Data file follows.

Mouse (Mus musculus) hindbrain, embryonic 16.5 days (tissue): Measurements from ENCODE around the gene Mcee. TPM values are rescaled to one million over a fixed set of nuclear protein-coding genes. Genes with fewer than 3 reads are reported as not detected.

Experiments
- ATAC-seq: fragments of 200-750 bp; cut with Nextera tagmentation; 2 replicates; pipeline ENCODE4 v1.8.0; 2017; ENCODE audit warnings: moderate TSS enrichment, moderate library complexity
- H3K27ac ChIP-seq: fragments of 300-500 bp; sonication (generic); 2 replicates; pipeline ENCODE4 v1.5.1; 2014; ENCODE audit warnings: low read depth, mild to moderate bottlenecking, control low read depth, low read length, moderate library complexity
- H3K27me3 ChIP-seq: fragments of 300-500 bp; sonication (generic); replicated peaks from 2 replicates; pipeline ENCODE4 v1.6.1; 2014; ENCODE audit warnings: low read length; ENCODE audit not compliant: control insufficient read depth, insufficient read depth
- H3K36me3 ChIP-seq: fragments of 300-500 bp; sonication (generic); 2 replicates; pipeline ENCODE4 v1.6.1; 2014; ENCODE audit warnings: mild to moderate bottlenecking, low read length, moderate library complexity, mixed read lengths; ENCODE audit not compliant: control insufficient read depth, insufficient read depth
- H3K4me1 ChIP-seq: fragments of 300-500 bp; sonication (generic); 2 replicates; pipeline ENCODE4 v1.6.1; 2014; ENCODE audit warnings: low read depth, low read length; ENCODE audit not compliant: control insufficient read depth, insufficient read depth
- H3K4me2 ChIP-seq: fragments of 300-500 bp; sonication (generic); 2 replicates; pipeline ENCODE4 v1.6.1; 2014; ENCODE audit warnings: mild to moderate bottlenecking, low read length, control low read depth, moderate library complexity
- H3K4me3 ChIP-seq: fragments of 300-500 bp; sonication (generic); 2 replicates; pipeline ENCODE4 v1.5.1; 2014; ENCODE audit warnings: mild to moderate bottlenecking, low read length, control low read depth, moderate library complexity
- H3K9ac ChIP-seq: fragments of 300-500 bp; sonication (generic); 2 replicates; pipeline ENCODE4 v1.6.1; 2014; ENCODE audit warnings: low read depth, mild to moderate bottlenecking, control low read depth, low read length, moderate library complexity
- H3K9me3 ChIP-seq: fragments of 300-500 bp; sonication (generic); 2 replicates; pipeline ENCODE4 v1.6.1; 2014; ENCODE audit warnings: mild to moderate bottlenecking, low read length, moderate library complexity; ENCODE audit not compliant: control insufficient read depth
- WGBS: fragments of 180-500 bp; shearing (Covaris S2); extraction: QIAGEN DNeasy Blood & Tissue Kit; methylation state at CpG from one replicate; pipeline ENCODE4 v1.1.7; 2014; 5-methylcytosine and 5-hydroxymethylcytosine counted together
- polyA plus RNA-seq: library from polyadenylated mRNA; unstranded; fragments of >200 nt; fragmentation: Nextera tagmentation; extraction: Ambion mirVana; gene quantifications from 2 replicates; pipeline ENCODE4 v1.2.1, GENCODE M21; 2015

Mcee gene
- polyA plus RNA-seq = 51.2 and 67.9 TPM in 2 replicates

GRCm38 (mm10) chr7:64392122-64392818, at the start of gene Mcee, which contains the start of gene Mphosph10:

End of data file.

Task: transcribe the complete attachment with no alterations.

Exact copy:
Mouse (Mus musculus) hindbrain, embryonic 16.5 days (tissue): Measurements from ENCODE around the gene Mcee. TPM values are rescaled to one million over a fixed set of nuclear protein-coding genes. Genes with fewer than 3 reads are reported as not detected.

Experiments
- ATAC-seq: fragments of 200-750 bp; cut with Nextera tagmentation; 2 replicates; pipeline ENCODE4 v1.8.0; 2017; ENCODE audit warnings: moderate TSS enrichment, moderate library complexity
- H3K27ac ChIP-seq: fragments of 300-500 bp; sonication (generic); 2 replicates; pipeline ENCODE4 v1.5.1; 2014; ENCODE audit warnings: low read depth, mild to moderate bottlenecking, control low read depth, low read length, moderate library complexity
- H3K27me3 ChIP-seq: fragments of 300-500 bp; sonication (generic); replicated peaks from 2 replicates; pipeline ENCODE4 v1.6.1; 2014; ENCODE audit warnings: low read length; ENCODE audit not compliant: control insufficient read depth, insufficient read depth
- H3K36me3 ChIP-seq: fragments of 300-500 bp; sonication (generic); 2 replicates; pipeline ENCODE4 v1.6.1; 2014; ENCODE audit warnings: mild to moderate bottlenecking, low read length, moderate library complexity, mixed read lengths; ENCODE audit not compliant: control insufficient read depth, insufficient read depth
- H3K4me1 ChIP-seq: fragments of 300-500 bp; sonication (generic); 2 replicates; pipeline ENCODE4 v1.6.1; 2014; ENCODE audit warnings: low read depth, low read length; ENCODE audit not compliant: control insufficient read depth, insufficient read depth
- H3K4me2 ChIP-seq: fragments of 300-500 bp; sonication (generic); 2 replicates; pipeline ENCODE4 v1.6.1; 2014; ENCODE audit warnings: mild to moderate bottlenecking, low read length, control low read depth, moderate library complexity
- H3K4me3 ChIP-seq: fragments of 300-500 bp; sonication (generic); 2 replicates; pipeline ENCODE4 v1.5.1; 2014; ENCODE audit warnings: mild to moderate bottlenecking, low read length, control low read depth, moderate library complexity
- H3K9ac ChIP-seq: fragments of 300-500 bp; sonication (generic); 2 replicates; pipeline ENCODE4 v1.6.1; 2014; ENCODE audit warnings: low read depth, mild to moderate bottlenecking, control low read depth, low read length, moderate library complexity
- H3K9me3 ChIP-seq: fragments of 300-500 bp; sonication (generic); 2 replicates; pipeline ENCODE4 v1.6.1; 2014; ENCODE audit warnings: mild to moderate bottlenecking, low read length, moderate library complexity; ENCODE audit not compliant: control insufficient read depth
- WGBS: fragments of 180-500 bp; shearing (Covaris S2); extraction: QIAGEN DNeasy Blood & Tissue Kit; methylation state at CpG from one replicate; pipeline ENCODE4 v1.1.7; 2014; 5-methylcytosine and 5-hydroxymethylcytosine counted together
- polyA plus RNA-seq: library from polyadenylated mRNA; unstranded; fragments of >200 nt; fragmentation: Nextera tagmentation; extraction: Ambion mirVana; gene quantifications from 2 replicates; pipeline ENCODE4 v1.2.1, GENCODE M21; 2015

Mcee gene
- polyA plus RNA-seq = 51.2 and 67.9 TPM in 2 replicates

GRCm38 (mm10) chr7:64392122-64392818, at the start of gene Mcee, which contains the start of gene Mphosph10: